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A scene from ZedCrew: ?I wanted to write a story about guys my age with dreams I could understand, but with a completely different set of socio-political obstacles up against them,? Pink says.

At 27, Noah Pink is part of the first generation to grow up with hip hop. That he was a white kid in Halifax didn't matter: American bands A Tribe Called Quest and the Roots were his gateway to the sound when he was 10, and hip hop is music he still loves.

"It had a pretty profound effect on me at that age. Not only from a musical standpoint but from a social standpoint - what interests me about hip hop is how it spread across the world so pervasively."

Kids in Zambia are no less susceptible to the influence of hip hop. When Pink shot his short feature there, the influence of the music was immediately obvious. He saw drawings of rapper 50 Cent on walls everywhere.

"Over there you're not disconnected," he says. "There's the Internet, cellphones. You're in it, you're just a little further away."

From Halifax to Zambia and now to Cannes. Pink is bringing his film ZedCrew - a 45-minute drama about Zambian rappers looking to make it big in America - to the Director's Fortnight this year. A showcase for new and developing filmmakers, the Fortnight has screened films by the likes of Werner Herzog and Spike Lee - not to mention Quebec wunderkind Xavier Dolan.

"It's still pretty incredible to think of the people who have been here before me," says Pink.

Then again, ZedCrew was inspired by far more impossible journeys: It was after reading a news story about stowaways arriving by ship in Halifax from Morocco that Pink and co-producer Christopher Porter, conceived their story - about three buddies in Lusaka, indoctrinated by modern Horatio Alger stories such as HBO's Entourage, who decide to move to New York. Getting there proves to be the problem, so they stow away in a shipping container.

Pink decided to shoot in Zambia - and to use locals, not actors, as his leads. He found Zambian musician Alvin Fungo, a.k.a. Hong the Lyricist, via MySpace. Fungo brought in a number of the other actors, friends and acquaintances. "Choosing non-actors for ZedCrew started with needing to find someone who could actually rhyme," says Pink. "My lead couldn't be a fake."

Africa wasn't unfamiliar to Pink. At 21, he spent six months studying history in Senegal. His friendships with classmates showed him just how much, despite all their seeming differences, they had in common.

"Maybe the climate, the culture and the history of this country is different, but my friends aren't," he says. "They have the same dreams and aspirations as me, but different circumstances. This idea bothered me and stuck with me all the way to making ZedCrew. I wanted to write a story about guys my age with dreams I could understand, but with a completely different set of socio-political obstacles up against them."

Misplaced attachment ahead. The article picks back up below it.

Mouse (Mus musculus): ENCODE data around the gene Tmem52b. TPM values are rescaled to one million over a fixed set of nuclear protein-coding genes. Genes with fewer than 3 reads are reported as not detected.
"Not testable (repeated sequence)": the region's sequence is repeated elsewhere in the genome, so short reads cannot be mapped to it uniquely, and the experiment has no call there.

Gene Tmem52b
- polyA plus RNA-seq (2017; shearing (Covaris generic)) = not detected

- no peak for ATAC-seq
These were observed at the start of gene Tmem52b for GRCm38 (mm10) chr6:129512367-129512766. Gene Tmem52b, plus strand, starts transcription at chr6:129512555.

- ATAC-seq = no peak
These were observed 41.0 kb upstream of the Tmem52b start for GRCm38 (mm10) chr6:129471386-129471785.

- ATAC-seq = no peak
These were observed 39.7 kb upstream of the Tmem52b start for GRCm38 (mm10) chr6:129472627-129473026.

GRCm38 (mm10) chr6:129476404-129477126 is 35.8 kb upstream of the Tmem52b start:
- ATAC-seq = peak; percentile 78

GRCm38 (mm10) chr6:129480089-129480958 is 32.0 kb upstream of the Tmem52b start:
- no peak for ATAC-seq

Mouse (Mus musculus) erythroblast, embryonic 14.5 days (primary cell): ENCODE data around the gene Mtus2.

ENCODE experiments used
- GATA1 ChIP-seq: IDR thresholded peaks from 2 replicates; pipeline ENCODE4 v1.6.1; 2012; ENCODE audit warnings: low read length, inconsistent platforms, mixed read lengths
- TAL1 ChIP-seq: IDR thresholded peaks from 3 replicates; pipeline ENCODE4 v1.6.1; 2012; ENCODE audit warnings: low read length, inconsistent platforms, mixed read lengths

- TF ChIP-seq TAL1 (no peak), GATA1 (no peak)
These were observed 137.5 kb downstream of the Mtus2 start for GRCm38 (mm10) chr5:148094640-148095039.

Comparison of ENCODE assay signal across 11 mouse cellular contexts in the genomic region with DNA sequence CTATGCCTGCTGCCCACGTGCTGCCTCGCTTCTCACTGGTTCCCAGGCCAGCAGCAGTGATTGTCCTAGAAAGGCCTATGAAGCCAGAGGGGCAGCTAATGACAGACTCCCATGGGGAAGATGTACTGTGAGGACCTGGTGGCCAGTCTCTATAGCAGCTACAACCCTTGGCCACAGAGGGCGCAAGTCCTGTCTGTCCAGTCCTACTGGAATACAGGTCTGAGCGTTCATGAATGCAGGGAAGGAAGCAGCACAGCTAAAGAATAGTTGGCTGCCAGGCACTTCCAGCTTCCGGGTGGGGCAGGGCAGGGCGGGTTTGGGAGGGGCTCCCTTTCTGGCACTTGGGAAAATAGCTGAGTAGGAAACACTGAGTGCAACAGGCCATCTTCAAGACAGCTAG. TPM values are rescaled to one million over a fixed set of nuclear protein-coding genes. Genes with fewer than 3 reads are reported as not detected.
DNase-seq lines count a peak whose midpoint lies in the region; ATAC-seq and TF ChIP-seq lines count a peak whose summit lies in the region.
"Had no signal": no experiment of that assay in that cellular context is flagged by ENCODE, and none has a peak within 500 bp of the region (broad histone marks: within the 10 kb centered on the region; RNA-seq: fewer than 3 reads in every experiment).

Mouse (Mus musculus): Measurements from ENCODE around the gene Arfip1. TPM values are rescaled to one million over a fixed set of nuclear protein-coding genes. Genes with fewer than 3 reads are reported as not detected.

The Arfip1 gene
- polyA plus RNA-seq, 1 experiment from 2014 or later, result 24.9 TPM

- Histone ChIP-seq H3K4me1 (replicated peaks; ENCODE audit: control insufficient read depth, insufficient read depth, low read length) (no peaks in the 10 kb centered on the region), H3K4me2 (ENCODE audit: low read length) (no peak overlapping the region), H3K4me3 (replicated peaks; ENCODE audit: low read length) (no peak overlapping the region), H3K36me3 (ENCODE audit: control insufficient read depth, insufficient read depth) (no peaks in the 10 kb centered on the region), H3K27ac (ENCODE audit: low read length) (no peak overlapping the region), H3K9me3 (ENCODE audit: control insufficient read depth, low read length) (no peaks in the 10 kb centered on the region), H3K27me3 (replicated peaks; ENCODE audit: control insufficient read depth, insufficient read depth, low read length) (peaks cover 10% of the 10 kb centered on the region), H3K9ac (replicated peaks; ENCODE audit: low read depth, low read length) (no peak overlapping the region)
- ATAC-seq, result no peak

And this isn't the first time Pink has put his interest in Africa on film. After finishing a history degree at the University of Pennsylvania, he returned to Halifax - where he was introduced by a mutual friend to Jacob Deng. A former Sudanese Lost Boy who came to Nova Scotia as a refugee in 2003 (one among thousands of boys and young men displaced or orphaned during the Second Sudanese Civil War), Deng had started an NGO to build a school back in his home country. Six months after they met, Pink made Wings of Hope - a documentary following Deng home to Sudan 18 years after he left by foot.

Since then, Pink has worked as an assistant on the film Shake Hands With The Devil, joining the crew in Kenya and Rwanda for part of the shoot. He's also worked for a British NGO called Transaid, making a documentary about trucking in South Africa and, last summer, another doc on transportation problems in Zambia, which is currently suffering an epidemic of traffic accidents.

It was in Zambia that Pink and cinematographer and co-producer Christopher Porter (who has worked on Breaking the Waves, Down by Law and Brokeback Mountain) decided to shoot ZedCrew. With a shoestring budget, the pair shot on the fly using equipment from the Transaid doc: "We had one camera, one microphone," says Pink. "Our boom pole was made out of a paint stick, jerry-rigged to the microphone with metal clasps - we couldn't get a boom stick, Halifax was out of them."

The real challenge for Pink wasn't just completing the story within budget, though, it was getting the details right. He had spent enough time in Africa to get a feel for the culture and the music that inspired his film - but he's still sensitive about telling a story beyond his own experience. So he didn't actually write the script until he was in Zambia.

"Before I wrote the script I wanted to talk to my actors to make the script feel like their own, to make it feel real," he says. "Being on the outside, I wanted to wait until the actors were really comfortable with it. It's an overused word - organic - but it was a really fluid process."

The fluidity included the actors slipping into languages they used on a daily basis, a mix of Nyanja, Bemba and English. Pink told them to pretend he wasn't there, to speak as they'd actually speak. "It took a little bit of work but once they got comfortable, it was natural."

ZedCrew first screened at the 2009 Atlantic Film Festival in a rushed edit. But the positive reception there convinced Pink to re-edit it and submit it to Cannes.

"We knew it was a long shot, but then the whole film was a long shot."

Special to The Globe and Mail